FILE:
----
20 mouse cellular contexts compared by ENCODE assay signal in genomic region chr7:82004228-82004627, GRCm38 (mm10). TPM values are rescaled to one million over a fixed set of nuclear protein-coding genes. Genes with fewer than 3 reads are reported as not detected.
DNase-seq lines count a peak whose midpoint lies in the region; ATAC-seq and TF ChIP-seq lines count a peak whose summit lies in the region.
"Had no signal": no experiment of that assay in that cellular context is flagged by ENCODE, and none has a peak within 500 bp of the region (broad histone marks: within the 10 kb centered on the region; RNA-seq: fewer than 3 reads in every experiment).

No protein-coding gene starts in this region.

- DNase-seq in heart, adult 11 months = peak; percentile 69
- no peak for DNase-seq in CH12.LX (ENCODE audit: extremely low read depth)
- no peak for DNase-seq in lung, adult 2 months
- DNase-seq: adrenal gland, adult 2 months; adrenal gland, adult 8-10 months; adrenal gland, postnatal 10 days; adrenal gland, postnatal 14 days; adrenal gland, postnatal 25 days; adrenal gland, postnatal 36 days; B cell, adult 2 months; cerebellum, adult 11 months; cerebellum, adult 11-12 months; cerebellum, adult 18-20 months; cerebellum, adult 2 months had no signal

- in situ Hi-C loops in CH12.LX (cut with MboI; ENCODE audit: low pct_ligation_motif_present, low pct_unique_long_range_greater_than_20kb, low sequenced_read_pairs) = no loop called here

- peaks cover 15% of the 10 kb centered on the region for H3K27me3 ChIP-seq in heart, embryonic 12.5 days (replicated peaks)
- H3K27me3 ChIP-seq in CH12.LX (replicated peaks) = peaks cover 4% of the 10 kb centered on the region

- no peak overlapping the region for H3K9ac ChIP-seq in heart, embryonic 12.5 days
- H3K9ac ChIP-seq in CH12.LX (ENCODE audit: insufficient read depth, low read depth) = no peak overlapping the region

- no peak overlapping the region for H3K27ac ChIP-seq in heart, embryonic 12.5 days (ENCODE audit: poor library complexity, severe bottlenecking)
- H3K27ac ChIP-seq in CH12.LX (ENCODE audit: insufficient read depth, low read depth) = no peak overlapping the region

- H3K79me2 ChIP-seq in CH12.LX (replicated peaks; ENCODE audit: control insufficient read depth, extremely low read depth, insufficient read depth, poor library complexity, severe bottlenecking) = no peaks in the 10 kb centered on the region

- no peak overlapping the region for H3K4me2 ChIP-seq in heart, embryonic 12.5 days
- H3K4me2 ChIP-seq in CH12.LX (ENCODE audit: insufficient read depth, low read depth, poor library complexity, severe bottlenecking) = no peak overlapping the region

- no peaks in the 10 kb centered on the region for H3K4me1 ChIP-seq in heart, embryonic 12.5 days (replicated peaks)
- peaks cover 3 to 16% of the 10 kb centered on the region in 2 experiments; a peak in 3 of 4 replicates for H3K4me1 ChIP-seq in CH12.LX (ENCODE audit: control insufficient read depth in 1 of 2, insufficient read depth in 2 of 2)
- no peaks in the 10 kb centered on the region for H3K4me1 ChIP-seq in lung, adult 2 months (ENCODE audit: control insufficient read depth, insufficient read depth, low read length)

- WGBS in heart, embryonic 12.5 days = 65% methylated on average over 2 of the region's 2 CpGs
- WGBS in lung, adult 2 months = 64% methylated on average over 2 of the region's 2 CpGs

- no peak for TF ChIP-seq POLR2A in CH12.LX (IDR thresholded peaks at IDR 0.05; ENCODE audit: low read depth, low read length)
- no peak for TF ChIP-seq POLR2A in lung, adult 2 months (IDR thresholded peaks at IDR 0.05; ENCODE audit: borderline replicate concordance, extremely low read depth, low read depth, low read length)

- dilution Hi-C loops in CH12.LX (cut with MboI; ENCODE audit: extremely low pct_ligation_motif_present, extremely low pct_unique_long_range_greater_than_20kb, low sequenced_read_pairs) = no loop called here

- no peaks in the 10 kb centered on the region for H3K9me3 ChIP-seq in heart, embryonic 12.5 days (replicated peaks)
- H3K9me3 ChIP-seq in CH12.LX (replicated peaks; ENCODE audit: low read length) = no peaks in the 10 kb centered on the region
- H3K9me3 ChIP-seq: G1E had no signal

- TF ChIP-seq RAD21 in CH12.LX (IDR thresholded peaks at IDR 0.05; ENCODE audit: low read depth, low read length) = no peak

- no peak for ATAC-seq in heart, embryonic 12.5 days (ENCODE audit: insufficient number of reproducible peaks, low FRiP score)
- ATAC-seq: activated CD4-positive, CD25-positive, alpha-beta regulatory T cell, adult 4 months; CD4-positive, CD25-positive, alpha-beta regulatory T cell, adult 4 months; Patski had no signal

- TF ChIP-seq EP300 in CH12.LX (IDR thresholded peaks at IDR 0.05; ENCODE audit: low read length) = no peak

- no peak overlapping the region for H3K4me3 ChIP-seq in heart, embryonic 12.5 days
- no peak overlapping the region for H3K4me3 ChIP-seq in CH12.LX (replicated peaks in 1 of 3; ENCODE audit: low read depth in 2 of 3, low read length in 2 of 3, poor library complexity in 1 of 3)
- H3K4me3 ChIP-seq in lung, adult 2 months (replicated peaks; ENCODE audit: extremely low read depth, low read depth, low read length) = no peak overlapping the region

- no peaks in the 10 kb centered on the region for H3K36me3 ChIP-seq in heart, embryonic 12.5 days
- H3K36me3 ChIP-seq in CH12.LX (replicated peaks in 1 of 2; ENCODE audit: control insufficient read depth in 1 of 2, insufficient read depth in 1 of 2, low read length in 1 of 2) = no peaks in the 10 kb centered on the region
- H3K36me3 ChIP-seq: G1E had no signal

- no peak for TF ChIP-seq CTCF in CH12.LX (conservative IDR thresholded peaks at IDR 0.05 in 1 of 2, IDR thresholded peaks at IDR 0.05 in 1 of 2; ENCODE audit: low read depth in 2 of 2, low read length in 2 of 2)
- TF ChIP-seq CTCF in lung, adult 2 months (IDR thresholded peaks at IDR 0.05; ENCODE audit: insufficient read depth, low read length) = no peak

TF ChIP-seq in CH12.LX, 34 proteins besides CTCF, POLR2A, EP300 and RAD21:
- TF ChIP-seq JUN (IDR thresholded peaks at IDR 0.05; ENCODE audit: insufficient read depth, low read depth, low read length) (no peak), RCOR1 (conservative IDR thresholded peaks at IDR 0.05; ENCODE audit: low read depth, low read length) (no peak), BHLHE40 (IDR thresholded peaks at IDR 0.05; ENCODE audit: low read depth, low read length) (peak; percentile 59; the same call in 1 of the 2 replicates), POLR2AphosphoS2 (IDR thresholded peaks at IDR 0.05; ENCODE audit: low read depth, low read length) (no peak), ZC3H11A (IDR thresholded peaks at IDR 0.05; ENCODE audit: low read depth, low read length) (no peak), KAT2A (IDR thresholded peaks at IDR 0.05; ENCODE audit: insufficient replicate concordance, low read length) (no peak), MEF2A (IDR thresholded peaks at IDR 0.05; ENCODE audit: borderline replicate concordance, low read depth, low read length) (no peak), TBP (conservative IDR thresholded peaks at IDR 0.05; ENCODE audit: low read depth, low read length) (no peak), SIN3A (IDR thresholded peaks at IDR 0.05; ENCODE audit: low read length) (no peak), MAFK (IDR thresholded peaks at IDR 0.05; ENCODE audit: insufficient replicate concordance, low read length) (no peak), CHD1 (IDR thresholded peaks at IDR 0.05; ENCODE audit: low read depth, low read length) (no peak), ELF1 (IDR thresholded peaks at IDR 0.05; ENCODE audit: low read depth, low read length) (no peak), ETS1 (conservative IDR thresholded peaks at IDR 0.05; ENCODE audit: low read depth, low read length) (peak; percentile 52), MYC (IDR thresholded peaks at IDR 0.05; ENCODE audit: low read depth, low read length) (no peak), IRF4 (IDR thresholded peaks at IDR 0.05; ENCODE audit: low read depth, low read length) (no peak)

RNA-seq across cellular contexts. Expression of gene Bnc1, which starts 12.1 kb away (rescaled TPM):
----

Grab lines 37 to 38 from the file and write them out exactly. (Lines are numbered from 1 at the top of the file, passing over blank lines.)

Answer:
- no peaks in the 10 kb centered on the region for H3K36me3 ChIP-seq in heart, embryonic 12.5 days
- H3K36me3 ChIP-seq in CH12.LX (replicated peaks in 1 of 2; ENCODE audit: control insufficient read depth in 1 of 2, insufficient read depth in 1 of 2, low read length in 1 of 2) = no peaks in the 10 kb centered on the region